but i am sure if you pm him he will be happy to give you the low-down

    have fun !
    john
    silver magnets, trickle tanks sold
    artwork often times sold for charity
    PM me for details

  7. #17
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    I have a home made system that allows me to process a lot of film for custom lab clients. I went to "Tap Plastics" and got 5"diameter plastic tubes cut into 24" lengths and then got 6x6" acrylic squares to glue to the bottom of them to make a base they stand up on. I used the proper glue they sell which seals well and then added to the strength with epoxy.
    Then I went to a metal shop that sold stainless steel rods and bought a couple slightly less than an 8th inch diameter and I bent a handle on one end and bent a spiral on the other. Now I can load 8 120 reels or 14 35mm reels on at once. The tanks hold 10 liters so I put in 2 packages of XTOL. I made floating lids out of plastic food containers like large cottage cheese or yogurt. Some are exactly the right diameter to make a perfect floating lid. I just tape the container lid on the empty container with packing tape.
    I keep track of the film I process and use the extended development method of countering developer exhaustion. I can process 150 rolls of film in one 10L mix of developer.
    I agitate by lifting the film on the rod completely out of the developer tank and then putting it back in. I get perfectly even development. The time it takes to lift the film out and move it to the next tank of stop bath is not significant.
    You wouldn't have to make yours as large as mine. You could scale it down so the tank will hold only 5L Xtol or only a gallon of your favorite developer. If you have the room for all that in your bathroom it is the best way to do it as far as even development, perfect smooth skies and the same processing on the inside of the reel as the outside frame.
    Dennis

  8. #18
    PDH
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    Quote Originally Posted by dpurdy View Post
    I have a home made system that allows me to process a lot of film for custom lab clients. I went to "Tap Plastics" and got 5"diameter plastic tubes cut into 24" lengths and then got 6x6" acrylic squares to glue to the bottom of them to make a base they stand up on. I used the proper glue they sell which seals well and then added to the strength with epoxy.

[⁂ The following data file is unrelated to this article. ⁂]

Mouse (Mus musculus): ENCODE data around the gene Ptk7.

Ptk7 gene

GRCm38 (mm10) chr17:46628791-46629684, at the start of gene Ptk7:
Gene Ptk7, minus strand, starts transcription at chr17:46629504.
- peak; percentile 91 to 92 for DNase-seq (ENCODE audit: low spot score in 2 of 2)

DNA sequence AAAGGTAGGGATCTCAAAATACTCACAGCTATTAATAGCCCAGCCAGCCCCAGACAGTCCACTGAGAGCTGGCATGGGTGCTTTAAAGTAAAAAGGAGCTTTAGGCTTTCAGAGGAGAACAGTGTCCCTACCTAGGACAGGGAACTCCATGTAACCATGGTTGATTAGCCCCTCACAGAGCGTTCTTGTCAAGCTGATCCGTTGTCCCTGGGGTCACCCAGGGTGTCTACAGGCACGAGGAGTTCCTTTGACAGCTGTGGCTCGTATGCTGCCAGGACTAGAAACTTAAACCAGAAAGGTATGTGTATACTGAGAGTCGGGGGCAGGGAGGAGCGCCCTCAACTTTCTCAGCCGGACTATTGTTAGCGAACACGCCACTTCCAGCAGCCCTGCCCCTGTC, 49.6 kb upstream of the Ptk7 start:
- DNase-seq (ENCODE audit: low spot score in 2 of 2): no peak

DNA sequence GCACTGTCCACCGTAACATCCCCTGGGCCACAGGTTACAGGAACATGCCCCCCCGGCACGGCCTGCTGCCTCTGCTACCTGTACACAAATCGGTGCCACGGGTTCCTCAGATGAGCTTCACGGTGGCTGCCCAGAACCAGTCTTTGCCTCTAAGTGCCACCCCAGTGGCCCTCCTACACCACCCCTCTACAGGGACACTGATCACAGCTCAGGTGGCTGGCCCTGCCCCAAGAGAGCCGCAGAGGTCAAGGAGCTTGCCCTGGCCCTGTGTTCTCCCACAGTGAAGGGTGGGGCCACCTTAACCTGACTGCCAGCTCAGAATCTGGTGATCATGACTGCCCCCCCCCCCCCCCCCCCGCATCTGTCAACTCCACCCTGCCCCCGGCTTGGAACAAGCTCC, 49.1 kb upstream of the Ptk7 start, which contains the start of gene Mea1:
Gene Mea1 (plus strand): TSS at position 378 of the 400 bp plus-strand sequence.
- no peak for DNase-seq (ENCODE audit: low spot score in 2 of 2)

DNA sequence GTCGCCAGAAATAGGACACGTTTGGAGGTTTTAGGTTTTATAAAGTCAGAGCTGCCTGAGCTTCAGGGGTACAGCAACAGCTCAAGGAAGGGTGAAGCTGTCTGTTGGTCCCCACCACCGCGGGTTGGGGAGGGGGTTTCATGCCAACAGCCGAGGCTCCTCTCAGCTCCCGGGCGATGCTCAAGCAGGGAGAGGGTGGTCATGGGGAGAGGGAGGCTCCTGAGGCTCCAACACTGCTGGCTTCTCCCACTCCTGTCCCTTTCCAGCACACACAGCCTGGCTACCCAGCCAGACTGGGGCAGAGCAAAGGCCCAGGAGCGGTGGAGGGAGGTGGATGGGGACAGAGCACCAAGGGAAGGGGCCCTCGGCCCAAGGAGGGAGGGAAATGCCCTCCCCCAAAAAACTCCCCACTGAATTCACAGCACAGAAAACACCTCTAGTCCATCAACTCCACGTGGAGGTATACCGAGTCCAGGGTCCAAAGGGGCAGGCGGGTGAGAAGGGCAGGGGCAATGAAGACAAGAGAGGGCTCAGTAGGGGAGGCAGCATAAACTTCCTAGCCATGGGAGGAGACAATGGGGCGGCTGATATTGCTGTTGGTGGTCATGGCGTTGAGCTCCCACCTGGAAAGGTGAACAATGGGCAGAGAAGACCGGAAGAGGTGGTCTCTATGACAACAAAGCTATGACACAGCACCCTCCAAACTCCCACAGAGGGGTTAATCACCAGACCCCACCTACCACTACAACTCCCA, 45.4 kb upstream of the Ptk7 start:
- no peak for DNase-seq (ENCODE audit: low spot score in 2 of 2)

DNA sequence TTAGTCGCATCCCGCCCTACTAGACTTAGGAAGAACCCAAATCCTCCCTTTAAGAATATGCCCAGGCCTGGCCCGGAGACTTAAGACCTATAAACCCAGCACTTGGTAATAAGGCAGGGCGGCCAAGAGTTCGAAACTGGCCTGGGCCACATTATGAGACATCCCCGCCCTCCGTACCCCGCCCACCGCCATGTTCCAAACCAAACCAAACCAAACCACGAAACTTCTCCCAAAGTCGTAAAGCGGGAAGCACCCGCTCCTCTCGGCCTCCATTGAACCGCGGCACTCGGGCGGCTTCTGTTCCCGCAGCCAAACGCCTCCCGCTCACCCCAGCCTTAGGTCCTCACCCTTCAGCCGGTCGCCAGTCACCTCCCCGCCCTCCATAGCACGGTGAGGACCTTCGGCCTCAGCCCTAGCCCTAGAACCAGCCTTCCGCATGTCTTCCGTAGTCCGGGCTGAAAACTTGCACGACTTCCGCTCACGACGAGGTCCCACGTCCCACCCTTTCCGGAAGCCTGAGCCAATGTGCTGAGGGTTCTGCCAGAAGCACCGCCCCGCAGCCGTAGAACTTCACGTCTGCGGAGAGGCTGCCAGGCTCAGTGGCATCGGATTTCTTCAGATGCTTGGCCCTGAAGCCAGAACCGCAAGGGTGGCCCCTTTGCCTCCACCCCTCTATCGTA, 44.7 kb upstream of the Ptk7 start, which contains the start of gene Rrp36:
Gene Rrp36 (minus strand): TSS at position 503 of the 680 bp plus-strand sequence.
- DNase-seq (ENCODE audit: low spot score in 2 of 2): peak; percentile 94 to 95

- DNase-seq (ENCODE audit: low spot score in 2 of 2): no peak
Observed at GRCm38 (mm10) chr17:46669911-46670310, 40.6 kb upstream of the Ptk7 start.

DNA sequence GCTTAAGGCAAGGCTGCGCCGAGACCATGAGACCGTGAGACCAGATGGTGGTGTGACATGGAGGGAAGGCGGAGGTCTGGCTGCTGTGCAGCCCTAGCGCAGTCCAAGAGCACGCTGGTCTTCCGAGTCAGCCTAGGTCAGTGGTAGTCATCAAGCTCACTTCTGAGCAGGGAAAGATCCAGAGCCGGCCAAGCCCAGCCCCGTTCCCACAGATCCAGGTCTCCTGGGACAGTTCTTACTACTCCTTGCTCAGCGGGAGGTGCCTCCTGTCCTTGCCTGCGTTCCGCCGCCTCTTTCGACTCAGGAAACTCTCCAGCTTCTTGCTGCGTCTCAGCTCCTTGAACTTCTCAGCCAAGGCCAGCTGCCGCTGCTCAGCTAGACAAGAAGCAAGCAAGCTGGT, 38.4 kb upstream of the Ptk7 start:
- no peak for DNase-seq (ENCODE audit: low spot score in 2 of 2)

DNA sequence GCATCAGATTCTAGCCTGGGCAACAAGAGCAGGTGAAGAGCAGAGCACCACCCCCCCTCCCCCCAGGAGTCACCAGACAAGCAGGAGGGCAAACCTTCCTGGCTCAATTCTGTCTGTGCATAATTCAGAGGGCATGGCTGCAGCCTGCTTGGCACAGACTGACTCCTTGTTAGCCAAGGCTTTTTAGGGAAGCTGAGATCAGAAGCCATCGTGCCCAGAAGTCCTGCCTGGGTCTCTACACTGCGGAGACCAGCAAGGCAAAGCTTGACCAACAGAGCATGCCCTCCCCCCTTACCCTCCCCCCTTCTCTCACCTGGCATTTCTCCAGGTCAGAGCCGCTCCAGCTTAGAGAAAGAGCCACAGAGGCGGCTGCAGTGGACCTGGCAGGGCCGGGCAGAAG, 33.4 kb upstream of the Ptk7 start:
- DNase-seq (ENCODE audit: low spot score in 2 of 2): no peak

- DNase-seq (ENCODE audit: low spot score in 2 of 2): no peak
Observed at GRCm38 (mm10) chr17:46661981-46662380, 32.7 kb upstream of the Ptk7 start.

Then I went to a metal shop that sold stainless steel rods and bought a couple slightly less than an 8th inch diameter and I bent a handle on one end and bent a spiral on the other. Now I can load 8 120 reels or 14 35mm reels on at once. The tanks hold 10 liters so I put in 2 packages of XTOL. I made floating lids out of plastic food containers like large cottage cheese or yogurt. Some are exactly the right diameter to make a perfect floating lid. I just tape the container lid on the empty container with packing tape.
    I keep track of the film I process and use the extended development method of countering developer exhaustion. I can process 150 rolls of film in one 10L mix of developer.
    I agitate by lifting the film on the rod completely out of the developer tank and then putting it back in. I get perfectly even development. The time it takes to lift the film out and move it to the next tank of stop bath is not significant.
    You wouldn't have to make yours as large as mine. You could scale it down so the tank will hold only 5L Xtol or only a gallon of your favorite developer. If you have the room for all that in your bathroom it is the best way to do it as far as even development, perfect smooth skies and the same processing on the inside of the reel as the outside frame.
    Dennis
    I made a system like Dennis's only smaller for 4 rolles of 120 and used Microdol stock with replenisher. I also have a old unicolor film drum which I will take 3 rolls.

  9. #19
    michaelbsc's Avatar
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    I would ask again if it is a requirement that all the rolls be processed simultanously?
    If not then either a Phototherm or a Jobo will give you extremely repeatable batch to batch results even weeks apart.

    And also how many is "more than four" rolls? Six? Or twenty? Or is that still unknown?

    If it is a commercial project then I would strongly suggest buying a rotary processor, either new or used. Phototherm still sells and supports the SSK8R. And they'll support it even if you buy it used.
    Michael Batchelor
    Industrial Informatics, Inc.
    www.industrialinformatics.com

    The camera catches light. The photographer catches life.

  10. #20
    Sirius Glass's Avatar
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    Jobo can hand more than four rolls.

    1520Tank +153+1530 10
    2583(2523+2560) 10
    2593(2553+2560) 14

    Steve
    Warning!! Handling a Hasselblad can be harmful to your financial well being!

    Nothing beats a great piece of glass!

    I leave the digital work for the urologists and proctologists.